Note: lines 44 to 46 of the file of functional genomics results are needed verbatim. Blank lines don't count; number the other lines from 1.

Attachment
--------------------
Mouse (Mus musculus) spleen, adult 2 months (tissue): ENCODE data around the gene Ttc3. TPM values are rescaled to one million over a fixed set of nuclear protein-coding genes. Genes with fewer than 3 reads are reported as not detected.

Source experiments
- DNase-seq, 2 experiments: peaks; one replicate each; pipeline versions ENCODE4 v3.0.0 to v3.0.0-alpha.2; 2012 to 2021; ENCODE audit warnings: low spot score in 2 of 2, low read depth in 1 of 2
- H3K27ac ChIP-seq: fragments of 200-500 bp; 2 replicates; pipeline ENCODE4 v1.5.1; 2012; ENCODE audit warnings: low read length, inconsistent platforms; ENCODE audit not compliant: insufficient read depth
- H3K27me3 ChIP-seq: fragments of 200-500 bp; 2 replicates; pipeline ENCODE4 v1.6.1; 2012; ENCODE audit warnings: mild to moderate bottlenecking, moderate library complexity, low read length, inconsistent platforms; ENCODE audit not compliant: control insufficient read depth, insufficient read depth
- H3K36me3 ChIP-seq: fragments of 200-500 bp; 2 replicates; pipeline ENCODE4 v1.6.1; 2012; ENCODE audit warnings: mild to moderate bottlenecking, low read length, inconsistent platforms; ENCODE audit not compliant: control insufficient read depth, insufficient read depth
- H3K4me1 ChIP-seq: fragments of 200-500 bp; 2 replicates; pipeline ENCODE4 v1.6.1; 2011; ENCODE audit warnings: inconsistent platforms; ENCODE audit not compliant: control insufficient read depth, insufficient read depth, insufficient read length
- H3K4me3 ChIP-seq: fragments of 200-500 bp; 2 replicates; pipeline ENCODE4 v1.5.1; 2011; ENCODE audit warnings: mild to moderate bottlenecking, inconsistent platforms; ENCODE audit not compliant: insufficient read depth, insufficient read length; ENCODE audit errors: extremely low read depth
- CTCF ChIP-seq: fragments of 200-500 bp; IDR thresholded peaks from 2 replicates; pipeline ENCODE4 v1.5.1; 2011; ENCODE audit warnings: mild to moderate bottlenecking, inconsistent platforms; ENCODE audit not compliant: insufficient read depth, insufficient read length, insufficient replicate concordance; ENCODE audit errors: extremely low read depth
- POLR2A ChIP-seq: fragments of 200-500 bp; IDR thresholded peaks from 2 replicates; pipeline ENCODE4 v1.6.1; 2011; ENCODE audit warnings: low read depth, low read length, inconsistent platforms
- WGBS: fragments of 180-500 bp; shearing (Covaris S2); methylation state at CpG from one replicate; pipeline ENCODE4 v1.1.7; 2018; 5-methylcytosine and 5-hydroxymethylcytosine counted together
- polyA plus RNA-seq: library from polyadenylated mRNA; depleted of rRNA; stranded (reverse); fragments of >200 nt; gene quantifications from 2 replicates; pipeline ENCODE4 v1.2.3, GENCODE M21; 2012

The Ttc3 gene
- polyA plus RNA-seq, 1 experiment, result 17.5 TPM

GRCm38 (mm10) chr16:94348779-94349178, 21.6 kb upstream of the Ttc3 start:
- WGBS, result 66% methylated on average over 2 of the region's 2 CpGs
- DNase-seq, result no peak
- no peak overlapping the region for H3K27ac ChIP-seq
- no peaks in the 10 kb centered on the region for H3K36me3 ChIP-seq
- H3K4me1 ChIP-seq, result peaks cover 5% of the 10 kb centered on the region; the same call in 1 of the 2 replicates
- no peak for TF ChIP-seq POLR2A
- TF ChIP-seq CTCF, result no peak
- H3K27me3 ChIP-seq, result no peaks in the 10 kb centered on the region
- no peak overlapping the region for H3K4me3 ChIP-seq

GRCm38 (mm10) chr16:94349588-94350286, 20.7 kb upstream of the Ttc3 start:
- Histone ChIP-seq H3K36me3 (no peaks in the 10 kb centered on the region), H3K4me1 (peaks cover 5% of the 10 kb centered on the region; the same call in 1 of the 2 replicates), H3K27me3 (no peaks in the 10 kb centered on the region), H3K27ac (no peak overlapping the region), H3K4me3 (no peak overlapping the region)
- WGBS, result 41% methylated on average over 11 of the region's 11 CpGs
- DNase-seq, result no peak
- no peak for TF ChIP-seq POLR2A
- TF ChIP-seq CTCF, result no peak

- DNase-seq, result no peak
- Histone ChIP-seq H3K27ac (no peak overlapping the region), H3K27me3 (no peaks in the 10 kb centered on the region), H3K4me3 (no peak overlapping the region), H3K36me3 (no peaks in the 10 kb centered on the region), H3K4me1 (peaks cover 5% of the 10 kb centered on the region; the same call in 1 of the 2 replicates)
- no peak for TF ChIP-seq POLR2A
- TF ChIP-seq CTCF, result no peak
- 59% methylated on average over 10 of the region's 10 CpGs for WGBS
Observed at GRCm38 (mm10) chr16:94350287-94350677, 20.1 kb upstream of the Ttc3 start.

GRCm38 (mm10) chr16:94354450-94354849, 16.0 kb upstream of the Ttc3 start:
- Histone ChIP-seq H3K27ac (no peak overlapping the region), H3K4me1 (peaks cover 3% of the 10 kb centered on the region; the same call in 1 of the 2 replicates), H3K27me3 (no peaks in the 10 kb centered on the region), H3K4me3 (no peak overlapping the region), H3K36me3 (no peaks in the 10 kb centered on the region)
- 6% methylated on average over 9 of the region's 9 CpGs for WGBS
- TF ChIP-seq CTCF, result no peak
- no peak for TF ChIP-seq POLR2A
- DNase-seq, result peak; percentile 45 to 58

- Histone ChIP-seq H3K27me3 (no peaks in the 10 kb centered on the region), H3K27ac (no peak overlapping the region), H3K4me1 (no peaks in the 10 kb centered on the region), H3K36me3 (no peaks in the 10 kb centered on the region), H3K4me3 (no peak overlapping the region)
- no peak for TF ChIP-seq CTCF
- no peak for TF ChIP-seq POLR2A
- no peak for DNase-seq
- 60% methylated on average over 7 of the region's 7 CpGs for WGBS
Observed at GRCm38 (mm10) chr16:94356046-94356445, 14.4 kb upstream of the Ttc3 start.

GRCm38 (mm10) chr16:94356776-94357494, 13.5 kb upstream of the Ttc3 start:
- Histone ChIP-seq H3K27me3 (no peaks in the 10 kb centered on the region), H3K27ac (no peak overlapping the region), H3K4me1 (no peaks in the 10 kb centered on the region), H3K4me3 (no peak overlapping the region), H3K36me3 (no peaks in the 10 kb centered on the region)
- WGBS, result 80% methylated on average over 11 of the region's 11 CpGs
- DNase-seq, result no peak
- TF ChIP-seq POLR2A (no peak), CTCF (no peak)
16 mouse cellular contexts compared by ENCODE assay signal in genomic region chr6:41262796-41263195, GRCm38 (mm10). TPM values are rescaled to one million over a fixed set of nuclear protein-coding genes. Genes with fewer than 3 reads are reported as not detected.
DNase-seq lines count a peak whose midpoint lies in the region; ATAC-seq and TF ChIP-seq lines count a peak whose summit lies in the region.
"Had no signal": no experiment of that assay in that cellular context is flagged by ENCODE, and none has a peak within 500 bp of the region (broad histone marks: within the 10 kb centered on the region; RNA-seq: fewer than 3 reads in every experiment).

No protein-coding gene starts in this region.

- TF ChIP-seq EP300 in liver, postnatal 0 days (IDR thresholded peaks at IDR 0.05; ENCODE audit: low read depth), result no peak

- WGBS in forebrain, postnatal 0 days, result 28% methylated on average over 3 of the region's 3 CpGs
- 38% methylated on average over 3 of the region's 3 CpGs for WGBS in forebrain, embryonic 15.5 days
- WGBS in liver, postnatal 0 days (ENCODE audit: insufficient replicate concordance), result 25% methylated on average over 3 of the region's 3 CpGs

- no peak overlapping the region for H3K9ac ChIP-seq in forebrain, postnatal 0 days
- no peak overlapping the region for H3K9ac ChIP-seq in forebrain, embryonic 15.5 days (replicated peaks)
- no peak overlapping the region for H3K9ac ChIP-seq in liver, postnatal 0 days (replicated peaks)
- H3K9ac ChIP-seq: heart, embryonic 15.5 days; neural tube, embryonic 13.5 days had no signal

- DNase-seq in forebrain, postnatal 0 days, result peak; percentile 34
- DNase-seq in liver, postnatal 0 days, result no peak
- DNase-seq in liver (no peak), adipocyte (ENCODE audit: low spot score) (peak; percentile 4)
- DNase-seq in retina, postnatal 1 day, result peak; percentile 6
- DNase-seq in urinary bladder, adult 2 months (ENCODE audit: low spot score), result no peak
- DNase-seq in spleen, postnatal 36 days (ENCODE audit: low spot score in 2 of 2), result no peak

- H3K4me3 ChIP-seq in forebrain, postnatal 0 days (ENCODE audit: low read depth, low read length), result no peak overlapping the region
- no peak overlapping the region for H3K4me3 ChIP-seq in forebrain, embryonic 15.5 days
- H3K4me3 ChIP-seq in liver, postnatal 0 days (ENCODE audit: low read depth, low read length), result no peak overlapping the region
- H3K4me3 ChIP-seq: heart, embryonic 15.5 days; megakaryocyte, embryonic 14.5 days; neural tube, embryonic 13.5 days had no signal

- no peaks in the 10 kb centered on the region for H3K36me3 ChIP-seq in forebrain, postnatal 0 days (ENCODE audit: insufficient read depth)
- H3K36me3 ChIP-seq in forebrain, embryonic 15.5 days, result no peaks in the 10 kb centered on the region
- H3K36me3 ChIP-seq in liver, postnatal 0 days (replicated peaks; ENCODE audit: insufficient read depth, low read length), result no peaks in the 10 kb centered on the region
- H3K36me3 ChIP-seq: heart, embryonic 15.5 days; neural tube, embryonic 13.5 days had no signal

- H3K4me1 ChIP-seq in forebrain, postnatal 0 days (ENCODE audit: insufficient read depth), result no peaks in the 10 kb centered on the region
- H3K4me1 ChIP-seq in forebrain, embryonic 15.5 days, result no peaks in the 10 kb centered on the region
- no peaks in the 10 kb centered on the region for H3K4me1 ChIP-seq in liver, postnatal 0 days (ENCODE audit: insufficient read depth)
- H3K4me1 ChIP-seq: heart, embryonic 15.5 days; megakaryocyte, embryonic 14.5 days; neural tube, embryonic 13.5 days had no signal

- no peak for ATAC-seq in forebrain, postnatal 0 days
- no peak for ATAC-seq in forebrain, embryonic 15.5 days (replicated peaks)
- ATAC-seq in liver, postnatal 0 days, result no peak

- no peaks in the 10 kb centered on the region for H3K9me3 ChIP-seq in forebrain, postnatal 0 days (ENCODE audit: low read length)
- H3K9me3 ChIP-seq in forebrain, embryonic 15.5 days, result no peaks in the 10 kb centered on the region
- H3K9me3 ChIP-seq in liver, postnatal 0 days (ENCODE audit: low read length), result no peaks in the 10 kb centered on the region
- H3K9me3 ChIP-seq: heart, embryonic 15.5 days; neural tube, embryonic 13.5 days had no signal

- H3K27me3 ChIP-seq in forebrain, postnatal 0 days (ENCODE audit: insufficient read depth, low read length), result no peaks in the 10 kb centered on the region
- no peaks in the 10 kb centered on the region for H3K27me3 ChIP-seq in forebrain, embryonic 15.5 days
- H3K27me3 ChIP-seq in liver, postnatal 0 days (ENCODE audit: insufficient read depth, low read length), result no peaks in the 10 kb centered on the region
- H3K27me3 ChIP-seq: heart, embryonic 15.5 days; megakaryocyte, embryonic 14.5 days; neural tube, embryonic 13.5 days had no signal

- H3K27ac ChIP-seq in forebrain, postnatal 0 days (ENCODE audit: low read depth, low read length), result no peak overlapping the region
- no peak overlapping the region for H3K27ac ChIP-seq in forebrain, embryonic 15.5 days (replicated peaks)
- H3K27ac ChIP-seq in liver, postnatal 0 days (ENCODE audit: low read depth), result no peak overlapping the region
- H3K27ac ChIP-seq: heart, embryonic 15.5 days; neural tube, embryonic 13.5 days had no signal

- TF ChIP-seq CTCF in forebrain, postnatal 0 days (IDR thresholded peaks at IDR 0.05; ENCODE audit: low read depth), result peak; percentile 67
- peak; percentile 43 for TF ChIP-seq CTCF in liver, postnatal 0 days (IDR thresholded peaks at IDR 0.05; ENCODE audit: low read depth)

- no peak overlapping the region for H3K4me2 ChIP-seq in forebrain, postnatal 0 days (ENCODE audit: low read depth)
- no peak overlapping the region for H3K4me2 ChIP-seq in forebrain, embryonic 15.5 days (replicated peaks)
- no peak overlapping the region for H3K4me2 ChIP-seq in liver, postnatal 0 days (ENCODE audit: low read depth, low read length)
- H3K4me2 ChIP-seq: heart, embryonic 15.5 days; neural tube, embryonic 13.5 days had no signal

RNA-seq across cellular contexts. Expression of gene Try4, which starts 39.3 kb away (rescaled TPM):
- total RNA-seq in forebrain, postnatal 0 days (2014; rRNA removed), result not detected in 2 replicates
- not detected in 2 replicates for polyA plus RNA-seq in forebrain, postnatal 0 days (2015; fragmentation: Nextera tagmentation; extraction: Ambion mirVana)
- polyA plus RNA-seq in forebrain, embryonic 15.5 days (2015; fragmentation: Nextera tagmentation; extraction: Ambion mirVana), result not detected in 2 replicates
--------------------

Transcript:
- no peak for TF ChIP-seq CTCF
- no peak for TF ChIP-seq POLR2A
- no peak for DNase-seq